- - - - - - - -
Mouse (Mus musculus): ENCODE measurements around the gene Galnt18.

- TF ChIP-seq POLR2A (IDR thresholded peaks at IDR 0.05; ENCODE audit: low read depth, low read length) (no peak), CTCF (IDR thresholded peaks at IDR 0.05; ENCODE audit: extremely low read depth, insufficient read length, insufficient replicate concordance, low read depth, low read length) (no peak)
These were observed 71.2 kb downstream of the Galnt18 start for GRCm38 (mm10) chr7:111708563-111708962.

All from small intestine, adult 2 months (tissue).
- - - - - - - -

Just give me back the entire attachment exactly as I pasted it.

Mouse (Mus musculus): ENCODE measurements around the gene Galnt18.

- TF ChIP-seq POLR2A (IDR thresholded peaks at IDR 0.05; ENCODE audit: low read depth, low read length) (no peak), CTCF (IDR thresholded peaks at IDR 0.05; ENCODE audit: extremely low read depth, insufficient read length, insufficient replicate concordance, low read depth, low read length) (no peak)
These were observed 71.2 kb downstream of the Galnt18 start for GRCm38 (mm10) chr7:111708563-111708962.

All from small intestine, adult 2 months (tissue).